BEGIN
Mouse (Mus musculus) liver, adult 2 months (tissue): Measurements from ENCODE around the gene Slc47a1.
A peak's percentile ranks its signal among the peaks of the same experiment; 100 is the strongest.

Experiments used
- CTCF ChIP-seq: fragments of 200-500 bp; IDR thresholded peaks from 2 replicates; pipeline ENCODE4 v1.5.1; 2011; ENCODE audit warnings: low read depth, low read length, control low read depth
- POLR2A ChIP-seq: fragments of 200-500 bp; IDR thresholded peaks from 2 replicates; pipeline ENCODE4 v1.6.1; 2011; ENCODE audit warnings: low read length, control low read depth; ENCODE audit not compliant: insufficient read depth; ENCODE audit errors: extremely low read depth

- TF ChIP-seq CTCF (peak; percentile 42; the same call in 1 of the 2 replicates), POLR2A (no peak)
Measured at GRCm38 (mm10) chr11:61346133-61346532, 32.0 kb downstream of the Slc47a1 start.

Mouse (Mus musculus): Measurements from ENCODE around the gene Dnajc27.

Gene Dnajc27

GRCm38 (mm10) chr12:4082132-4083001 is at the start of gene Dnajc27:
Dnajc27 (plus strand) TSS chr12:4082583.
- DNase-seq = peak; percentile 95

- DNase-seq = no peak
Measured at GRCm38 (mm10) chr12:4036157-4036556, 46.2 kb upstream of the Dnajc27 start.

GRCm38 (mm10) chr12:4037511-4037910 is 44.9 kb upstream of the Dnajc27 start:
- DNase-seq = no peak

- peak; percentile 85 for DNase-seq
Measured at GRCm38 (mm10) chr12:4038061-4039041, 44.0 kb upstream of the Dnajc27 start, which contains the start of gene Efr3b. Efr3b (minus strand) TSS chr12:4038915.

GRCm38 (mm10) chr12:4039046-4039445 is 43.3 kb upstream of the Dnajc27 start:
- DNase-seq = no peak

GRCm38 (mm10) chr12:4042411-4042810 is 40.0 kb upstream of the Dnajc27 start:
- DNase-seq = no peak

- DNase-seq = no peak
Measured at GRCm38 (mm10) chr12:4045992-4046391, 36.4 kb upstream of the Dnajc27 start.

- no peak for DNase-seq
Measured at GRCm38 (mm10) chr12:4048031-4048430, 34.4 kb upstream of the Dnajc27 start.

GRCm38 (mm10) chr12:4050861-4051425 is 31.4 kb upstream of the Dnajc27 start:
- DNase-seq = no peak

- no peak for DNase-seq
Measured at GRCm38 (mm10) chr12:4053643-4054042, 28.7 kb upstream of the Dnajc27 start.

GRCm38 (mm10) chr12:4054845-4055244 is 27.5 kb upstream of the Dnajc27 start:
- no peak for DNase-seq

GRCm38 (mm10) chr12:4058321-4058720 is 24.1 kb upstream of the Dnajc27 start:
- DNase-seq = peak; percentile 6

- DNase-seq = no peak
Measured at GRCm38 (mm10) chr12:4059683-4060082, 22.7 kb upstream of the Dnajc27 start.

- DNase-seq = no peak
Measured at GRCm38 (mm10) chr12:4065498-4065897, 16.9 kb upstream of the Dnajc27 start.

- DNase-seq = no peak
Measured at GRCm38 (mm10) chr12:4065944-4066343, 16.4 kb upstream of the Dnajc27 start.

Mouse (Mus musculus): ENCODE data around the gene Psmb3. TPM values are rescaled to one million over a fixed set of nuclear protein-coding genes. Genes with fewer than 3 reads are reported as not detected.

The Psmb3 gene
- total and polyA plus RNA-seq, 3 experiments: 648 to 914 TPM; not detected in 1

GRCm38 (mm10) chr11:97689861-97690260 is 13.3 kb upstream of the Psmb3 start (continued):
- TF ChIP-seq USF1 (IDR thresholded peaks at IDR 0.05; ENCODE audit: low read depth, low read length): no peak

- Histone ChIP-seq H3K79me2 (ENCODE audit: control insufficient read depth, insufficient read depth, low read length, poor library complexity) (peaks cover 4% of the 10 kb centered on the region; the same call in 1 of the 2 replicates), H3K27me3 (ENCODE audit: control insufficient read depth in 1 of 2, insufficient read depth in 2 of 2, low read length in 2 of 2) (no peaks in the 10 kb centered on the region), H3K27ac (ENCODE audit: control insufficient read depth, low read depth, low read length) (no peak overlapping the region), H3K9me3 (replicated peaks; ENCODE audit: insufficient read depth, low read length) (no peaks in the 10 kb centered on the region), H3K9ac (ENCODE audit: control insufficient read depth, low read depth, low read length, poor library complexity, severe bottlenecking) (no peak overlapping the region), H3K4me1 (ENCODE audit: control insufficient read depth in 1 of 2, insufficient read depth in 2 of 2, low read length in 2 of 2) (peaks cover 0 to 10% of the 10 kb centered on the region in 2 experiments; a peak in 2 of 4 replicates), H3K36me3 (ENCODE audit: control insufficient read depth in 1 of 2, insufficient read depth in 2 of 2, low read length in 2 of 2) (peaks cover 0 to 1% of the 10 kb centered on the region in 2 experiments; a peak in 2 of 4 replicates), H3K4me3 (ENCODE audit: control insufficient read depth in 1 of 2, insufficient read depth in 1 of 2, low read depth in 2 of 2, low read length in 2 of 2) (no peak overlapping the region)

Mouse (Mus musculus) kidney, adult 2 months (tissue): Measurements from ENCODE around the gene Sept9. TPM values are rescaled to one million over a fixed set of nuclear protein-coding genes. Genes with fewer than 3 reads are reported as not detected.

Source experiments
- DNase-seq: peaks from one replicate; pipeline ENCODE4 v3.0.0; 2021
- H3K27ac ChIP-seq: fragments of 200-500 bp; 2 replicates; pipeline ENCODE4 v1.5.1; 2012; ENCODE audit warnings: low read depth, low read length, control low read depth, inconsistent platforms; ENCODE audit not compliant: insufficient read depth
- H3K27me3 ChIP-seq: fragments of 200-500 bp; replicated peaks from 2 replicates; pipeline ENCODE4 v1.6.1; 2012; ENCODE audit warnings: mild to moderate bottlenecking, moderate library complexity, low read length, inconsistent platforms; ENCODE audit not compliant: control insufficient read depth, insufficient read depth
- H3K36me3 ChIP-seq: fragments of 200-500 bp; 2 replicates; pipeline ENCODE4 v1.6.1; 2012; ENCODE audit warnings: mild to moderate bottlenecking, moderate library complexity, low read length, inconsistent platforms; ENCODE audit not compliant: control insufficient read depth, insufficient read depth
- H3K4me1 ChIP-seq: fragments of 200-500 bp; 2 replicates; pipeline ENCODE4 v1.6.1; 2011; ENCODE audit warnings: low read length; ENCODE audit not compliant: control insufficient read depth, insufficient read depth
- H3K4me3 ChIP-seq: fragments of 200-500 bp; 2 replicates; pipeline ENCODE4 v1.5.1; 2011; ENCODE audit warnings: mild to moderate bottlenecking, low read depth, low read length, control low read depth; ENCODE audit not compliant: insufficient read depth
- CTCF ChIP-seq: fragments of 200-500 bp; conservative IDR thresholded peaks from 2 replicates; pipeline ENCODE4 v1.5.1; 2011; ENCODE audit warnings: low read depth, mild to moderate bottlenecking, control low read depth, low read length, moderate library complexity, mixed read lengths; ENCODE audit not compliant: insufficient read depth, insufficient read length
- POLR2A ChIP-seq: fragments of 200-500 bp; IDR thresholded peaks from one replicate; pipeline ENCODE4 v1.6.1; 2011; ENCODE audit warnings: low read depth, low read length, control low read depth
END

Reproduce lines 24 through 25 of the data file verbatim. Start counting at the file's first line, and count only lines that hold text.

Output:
Measured at GRCm38 (mm10) chr12:4045992-4046391, 36.4 kb upstream of the Dnajc27 start.

- no peak for DNase-seq